SUMATRA, INDONESIA―A 6.5 magnitude earthquake struck Sumatra, Indonesia on Wednesday, December 7. The earthquake struck hardest in the Pidie Jaya District, a Aceh province in Sumatra. According to Indonesia’s Disaster Management and Mitigation Agency, at least 100 men, women, and children were killed, and 136 critically injured.

The quake damaged hundreds of structures and even leveled homes, mosques, and businesses. The Pidie Jaya hospital was among the number of buildings damaged. Additional medical personnel and resources had to be dispatched to the district.

Indonesian President Joko Widodo ordered immediate assistance to be sent to Aceh after the earthquake hit. Sutopo Purwo Nugroho, spokesman of the National Board for Disaster Management addressed the post-quake efforts as well as the death toll, stating that it could still rise.

“Now our priority is the search and rescue operation. We have to move so fast to save them,” Sutopo said.

Staff from the International Organization for Migration have also been sent to Aceh to help with the rescue efforts. Humanitarian organization Oxfam has assisted. Aceh partners of Oxfam say that despite bad weather conditions and the darkness of night creating hinders during the search and rescues, ongoing assessments and the distribution of emergency supplies are being carried out.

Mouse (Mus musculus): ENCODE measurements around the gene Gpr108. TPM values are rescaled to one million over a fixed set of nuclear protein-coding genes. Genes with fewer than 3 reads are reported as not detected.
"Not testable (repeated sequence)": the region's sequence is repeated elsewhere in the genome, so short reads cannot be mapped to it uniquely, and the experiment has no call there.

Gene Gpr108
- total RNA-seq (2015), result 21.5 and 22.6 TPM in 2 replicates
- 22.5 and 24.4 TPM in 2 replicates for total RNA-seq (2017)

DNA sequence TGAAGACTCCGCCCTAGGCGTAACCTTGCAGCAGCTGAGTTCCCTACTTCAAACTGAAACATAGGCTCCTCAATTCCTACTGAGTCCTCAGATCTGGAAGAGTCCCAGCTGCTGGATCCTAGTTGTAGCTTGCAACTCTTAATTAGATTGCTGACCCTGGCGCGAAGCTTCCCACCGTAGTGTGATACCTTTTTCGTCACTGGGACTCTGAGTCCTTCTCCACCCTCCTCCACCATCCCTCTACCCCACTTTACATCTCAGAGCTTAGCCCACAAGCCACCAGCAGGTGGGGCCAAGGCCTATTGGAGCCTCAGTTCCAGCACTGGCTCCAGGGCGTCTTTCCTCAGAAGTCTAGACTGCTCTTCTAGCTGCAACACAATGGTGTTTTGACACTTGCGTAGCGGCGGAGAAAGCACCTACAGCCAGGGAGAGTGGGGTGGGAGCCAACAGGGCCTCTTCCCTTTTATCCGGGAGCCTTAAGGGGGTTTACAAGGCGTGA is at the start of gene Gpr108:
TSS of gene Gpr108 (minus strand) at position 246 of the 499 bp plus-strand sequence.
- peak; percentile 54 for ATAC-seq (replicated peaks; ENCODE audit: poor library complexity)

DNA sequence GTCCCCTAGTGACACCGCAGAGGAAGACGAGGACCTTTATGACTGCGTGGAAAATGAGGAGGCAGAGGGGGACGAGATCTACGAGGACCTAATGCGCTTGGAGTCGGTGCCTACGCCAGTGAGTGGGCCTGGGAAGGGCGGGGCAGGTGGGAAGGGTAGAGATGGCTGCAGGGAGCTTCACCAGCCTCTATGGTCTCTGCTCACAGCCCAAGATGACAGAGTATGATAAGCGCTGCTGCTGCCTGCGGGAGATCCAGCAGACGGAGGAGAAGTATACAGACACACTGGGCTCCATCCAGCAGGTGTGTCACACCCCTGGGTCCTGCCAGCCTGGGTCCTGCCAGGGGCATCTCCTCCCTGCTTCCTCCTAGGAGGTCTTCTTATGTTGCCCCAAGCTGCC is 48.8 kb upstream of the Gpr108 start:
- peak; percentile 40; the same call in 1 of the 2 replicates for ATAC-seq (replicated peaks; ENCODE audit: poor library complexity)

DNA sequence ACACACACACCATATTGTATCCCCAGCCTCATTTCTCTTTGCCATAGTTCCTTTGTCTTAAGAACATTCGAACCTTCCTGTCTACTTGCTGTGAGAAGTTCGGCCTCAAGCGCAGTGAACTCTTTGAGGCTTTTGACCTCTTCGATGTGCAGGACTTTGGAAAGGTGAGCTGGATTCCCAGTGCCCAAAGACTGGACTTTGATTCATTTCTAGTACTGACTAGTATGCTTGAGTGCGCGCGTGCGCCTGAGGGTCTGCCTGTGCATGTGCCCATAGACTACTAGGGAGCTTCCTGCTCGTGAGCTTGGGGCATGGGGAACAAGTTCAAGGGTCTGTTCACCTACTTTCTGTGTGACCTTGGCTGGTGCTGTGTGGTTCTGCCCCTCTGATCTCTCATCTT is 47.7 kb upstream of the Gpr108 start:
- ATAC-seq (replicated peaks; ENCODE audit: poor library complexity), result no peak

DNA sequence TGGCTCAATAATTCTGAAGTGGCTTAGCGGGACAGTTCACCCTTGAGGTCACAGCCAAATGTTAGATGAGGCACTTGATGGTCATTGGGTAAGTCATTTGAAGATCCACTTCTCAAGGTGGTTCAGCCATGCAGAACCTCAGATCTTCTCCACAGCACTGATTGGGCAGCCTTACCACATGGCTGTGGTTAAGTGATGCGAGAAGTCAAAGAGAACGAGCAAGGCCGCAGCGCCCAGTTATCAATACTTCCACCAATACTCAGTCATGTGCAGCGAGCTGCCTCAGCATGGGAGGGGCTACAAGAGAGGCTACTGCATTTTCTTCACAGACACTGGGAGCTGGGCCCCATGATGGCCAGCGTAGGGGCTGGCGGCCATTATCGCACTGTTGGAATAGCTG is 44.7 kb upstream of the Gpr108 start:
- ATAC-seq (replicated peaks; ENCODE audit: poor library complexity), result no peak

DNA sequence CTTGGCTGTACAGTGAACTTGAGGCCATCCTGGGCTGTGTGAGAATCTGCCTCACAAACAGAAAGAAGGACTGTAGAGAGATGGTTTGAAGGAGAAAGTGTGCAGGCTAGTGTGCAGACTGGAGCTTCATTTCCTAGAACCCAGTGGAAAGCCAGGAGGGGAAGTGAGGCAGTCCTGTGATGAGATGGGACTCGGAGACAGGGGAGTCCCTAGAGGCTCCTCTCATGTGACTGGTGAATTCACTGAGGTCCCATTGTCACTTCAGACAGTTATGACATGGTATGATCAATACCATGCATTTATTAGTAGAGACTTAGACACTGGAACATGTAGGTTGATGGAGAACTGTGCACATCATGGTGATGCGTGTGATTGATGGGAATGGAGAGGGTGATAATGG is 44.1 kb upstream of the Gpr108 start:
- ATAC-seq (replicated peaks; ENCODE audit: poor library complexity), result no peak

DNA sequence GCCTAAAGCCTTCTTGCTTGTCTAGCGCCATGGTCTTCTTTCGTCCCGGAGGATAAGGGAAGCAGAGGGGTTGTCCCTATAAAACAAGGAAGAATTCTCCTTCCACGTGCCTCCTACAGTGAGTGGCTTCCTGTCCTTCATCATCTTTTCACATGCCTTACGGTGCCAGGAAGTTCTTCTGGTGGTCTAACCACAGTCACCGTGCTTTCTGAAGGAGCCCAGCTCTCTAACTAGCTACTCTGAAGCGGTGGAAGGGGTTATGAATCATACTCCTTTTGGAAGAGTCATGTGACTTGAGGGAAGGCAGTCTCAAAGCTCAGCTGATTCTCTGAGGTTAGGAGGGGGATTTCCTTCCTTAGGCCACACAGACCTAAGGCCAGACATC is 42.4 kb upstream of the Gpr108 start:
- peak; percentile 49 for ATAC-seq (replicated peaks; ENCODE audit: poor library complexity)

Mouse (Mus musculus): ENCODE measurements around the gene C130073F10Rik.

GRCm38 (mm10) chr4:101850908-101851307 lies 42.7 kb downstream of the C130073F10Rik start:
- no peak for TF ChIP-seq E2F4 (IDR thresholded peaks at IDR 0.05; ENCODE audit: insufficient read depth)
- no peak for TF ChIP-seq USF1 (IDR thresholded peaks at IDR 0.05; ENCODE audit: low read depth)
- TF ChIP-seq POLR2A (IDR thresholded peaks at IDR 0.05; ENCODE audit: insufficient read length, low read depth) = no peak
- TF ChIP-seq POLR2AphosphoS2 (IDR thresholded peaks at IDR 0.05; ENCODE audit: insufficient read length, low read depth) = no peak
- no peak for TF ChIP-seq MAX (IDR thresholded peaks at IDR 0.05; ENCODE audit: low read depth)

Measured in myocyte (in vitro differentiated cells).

The epicenter of the 6.5 earthquake was 12 miles outside the Aceh province coast town or Sigli, resulting in no tsunami warning. Sutopo reported that residents were still fleeing to the hills for safety after the quake.  “They are still traumatized by the last big earthquake and tsunami in 2004.”

Indonesia sits on a set of fault lines known as ‘The Ring of Fire,’ named after its circle shape around the Pacific Basin. Indonesia is prone to large scale earthquakes. Wednesday’s earthquake ranks as the country’s second major temblor in 2016 and the most severe. The largest earthquake in Indonesia this year was in March off the southwestern Sumatra coast.